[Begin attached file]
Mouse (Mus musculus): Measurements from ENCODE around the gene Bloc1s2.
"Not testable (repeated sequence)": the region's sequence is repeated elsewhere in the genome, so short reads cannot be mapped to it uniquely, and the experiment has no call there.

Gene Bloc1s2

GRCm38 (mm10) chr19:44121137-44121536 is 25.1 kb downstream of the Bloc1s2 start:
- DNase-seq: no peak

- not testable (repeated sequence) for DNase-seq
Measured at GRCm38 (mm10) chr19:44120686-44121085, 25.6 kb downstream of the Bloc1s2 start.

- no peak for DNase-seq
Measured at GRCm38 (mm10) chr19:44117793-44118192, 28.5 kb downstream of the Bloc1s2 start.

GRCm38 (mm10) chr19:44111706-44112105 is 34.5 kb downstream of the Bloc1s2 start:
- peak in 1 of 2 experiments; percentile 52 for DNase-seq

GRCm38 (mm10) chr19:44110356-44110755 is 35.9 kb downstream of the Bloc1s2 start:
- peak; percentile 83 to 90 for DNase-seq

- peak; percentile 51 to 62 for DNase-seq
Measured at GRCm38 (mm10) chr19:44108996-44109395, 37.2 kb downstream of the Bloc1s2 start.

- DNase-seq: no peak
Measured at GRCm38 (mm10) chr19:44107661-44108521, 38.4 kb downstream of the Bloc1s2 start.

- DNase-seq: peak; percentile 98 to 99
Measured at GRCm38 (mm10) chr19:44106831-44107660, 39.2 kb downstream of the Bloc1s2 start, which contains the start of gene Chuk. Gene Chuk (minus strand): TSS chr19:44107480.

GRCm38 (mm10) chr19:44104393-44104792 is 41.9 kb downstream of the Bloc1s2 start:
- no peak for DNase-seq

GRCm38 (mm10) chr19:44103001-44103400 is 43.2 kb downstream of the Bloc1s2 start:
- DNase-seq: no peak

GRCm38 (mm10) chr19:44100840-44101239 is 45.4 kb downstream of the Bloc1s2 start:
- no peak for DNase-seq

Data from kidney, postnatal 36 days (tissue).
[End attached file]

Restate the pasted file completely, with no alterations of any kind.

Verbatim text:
Mouse (Mus musculus): Measurements from ENCODE around the gene Bloc1s2.
"Not testable (repeated sequence)": the region's sequence is repeated elsewhere in the genome, so short reads cannot be mapped to it uniquely, and the experiment has no call there.

Gene Bloc1s2

GRCm38 (mm10) chr19:44121137-44121536 is 25.1 kb downstream of the Bloc1s2 start:
- DNase-seq: no peak

- not testable (repeated sequence) for DNase-seq
Measured at GRCm38 (mm10) chr19:44120686-44121085, 25.6 kb downstream of the Bloc1s2 start.

- no peak for DNase-seq
Measured at GRCm38 (mm10) chr19:44117793-44118192, 28.5 kb downstream of the Bloc1s2 start.

GRCm38 (mm10) chr19:44111706-44112105 is 34.5 kb downstream of the Bloc1s2 start:
- peak in 1 of 2 experiments; percentile 52 for DNase-seq

GRCm38 (mm10) chr19:44110356-44110755 is 35.9 kb downstream of the Bloc1s2 start:
- peak; percentile 83 to 90 for DNase-seq

- peak; percentile 51 to 62 for DNase-seq
Measured at GRCm38 (mm10) chr19:44108996-44109395, 37.2 kb downstream of the Bloc1s2 start.

- DNase-seq: no peak
Measured at GRCm38 (mm10) chr19:44107661-44108521, 38.4 kb downstream of the Bloc1s2 start.

- DNase-seq: peak; percentile 98 to 99
Measured at GRCm38 (mm10) chr19:44106831-44107660, 39.2 kb downstream of the Bloc1s2 start, which contains the start of gene Chuk. Gene Chuk (minus strand): TSS chr19:44107480.

GRCm38 (mm10) chr19:44104393-44104792 is 41.9 kb downstream of the Bloc1s2 start:
- no peak for DNase-seq

GRCm38 (mm10) chr19:44103001-44103400 is 43.2 kb downstream of the Bloc1s2 start:
- DNase-seq: no peak

GRCm38 (mm10) chr19:44100840-44101239 is 45.4 kb downstream of the Bloc1s2 start:
- no peak for DNase-seq

Data from kidney, postnatal 36 days (tissue).